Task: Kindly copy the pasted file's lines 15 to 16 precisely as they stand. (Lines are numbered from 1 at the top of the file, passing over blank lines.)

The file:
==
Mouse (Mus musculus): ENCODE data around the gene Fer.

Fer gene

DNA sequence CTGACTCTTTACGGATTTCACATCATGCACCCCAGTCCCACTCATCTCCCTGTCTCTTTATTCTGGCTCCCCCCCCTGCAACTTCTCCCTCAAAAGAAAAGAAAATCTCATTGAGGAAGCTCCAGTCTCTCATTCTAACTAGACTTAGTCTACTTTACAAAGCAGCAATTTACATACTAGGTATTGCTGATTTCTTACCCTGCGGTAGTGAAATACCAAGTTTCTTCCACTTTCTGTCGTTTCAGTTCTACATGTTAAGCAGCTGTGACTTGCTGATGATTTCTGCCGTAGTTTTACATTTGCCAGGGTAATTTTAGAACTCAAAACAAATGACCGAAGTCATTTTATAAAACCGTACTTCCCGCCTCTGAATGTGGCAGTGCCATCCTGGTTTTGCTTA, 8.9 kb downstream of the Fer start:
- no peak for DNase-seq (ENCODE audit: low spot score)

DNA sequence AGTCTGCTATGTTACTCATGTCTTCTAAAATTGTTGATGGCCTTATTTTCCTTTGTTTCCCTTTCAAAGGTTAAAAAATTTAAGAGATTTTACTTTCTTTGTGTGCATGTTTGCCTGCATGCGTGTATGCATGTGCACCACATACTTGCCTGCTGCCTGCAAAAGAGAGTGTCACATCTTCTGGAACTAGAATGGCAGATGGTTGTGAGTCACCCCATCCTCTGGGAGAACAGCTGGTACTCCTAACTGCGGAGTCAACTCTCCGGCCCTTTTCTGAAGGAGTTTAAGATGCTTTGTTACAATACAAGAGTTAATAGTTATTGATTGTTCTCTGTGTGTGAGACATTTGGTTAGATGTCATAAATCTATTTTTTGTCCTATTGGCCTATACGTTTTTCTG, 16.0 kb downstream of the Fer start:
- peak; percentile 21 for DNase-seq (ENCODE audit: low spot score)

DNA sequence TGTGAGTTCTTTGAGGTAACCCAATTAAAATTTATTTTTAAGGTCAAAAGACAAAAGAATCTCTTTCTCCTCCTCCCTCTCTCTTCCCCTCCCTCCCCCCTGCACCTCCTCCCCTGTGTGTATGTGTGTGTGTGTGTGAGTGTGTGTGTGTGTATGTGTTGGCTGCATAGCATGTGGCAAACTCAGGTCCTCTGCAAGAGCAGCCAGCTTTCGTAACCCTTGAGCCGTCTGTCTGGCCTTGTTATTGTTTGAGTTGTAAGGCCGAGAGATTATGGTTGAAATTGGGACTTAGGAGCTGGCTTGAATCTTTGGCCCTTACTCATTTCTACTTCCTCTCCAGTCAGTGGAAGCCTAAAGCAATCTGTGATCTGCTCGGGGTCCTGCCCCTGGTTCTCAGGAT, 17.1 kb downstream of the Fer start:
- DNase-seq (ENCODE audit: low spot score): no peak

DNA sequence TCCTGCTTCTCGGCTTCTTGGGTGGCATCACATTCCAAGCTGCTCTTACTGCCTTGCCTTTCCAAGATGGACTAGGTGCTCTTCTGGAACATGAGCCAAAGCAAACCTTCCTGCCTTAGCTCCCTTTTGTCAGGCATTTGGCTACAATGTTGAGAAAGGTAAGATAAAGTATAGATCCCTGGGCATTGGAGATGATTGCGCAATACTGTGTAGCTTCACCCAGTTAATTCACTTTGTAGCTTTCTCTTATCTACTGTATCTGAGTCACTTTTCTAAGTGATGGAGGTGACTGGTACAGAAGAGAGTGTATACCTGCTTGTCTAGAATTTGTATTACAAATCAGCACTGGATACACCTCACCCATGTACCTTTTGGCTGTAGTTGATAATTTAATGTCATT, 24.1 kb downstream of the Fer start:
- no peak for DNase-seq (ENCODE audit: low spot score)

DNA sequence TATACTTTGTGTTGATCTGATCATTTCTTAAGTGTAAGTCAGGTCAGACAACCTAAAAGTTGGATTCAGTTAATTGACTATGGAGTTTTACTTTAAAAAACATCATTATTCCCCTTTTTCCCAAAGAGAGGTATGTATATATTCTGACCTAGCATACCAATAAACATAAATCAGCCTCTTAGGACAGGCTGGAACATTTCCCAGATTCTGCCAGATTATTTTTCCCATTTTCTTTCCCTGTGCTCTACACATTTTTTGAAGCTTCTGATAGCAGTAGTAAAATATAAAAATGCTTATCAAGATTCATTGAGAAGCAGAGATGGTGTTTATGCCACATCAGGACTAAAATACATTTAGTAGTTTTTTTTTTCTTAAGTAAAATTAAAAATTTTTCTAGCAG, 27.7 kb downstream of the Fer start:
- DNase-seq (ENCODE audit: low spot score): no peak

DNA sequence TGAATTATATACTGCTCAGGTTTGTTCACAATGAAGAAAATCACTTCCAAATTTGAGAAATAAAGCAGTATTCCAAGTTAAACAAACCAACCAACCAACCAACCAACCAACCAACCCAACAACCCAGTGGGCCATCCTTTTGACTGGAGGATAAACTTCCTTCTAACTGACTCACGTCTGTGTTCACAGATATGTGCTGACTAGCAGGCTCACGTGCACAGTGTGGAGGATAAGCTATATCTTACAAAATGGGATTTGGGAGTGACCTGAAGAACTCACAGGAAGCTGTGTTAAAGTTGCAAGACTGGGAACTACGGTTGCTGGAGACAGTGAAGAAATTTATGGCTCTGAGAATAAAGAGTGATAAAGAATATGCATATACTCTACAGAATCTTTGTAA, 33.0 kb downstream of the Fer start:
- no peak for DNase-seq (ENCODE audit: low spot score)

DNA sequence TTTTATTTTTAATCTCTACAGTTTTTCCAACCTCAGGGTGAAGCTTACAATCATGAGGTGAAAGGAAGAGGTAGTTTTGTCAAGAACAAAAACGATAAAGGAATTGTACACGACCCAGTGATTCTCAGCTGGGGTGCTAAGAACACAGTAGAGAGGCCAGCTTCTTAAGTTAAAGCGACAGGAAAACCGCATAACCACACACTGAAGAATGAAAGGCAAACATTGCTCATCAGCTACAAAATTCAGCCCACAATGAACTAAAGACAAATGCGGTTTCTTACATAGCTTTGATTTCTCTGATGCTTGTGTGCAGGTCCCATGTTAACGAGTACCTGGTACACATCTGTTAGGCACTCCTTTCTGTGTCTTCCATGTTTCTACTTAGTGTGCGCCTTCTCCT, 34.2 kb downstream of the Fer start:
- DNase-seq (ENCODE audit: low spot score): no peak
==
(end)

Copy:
DNA sequence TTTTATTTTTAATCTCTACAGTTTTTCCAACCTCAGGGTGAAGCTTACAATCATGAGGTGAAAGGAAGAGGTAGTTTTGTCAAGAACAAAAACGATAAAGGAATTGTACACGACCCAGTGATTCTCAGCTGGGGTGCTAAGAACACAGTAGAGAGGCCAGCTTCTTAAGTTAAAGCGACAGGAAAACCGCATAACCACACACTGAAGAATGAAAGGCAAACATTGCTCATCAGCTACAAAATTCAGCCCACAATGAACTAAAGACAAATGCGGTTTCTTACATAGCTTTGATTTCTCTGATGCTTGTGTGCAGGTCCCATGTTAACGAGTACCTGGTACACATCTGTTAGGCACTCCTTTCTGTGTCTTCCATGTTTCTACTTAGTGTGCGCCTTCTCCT, 34.2 kb downstream of the Fer start:
- DNase-seq (ENCODE audit: low spot score): no peak